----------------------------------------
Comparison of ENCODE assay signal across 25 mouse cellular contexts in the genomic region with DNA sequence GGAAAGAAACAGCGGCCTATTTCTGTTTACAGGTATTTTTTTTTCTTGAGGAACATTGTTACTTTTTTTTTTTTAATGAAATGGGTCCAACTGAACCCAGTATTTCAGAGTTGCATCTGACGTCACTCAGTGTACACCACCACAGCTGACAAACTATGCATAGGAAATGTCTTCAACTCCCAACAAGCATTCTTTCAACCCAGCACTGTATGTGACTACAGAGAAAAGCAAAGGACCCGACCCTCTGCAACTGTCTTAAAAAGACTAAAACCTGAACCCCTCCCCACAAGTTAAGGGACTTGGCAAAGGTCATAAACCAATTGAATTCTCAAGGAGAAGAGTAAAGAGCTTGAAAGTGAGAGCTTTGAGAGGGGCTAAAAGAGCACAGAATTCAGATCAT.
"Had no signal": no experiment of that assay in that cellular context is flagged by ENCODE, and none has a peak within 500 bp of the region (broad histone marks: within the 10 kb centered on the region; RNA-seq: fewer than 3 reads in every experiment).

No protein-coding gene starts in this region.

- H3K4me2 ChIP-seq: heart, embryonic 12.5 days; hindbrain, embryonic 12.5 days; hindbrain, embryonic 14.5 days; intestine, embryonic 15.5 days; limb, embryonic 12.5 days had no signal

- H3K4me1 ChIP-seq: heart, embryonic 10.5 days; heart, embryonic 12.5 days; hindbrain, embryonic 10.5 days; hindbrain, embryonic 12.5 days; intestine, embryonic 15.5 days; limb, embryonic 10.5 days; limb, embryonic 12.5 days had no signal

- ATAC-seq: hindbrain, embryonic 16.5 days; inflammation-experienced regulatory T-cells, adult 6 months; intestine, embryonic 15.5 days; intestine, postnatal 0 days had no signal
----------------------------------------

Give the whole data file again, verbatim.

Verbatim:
Comparison of ENCODE assay signal across 25 mouse cellular contexts in the genomic region with DNA sequence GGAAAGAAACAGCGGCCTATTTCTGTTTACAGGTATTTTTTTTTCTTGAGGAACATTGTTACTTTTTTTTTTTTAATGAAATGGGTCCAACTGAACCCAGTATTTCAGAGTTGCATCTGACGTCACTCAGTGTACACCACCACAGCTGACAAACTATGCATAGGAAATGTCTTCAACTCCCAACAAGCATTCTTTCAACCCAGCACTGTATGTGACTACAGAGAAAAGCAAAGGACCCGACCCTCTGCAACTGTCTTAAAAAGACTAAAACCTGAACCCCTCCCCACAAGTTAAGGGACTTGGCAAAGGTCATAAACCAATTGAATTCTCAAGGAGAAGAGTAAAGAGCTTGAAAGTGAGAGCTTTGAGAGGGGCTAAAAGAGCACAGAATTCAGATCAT.
"Had no signal": no experiment of that assay in that cellular context is flagged by ENCODE, and none has a peak within 500 bp of the region (broad histone marks: within the 10 kb centered on the region; RNA-seq: fewer than 3 reads in every experiment).

No protein-coding gene starts in this region.

- H3K4me2 ChIP-seq: heart, embryonic 12.5 days; hindbrain, embryonic 12.5 days; hindbrain, embryonic 14.5 days; intestine, embryonic 15.5 days; limb, embryonic 12.5 days had no signal

- H3K4me1 ChIP-seq: heart, embryonic 10.5 days; heart, embryonic 12.5 days; hindbrain, embryonic 10.5 days; hindbrain, embryonic 12.5 days; intestine, embryonic 15.5 days; limb, embryonic 10.5 days; limb, embryonic 12.5 days had no signal

- ATAC-seq: hindbrain, embryonic 16.5 days; inflammation-experienced regulatory T-cells, adult 6 months; intestine, embryonic 15.5 days; intestine, postnatal 0 days had no signal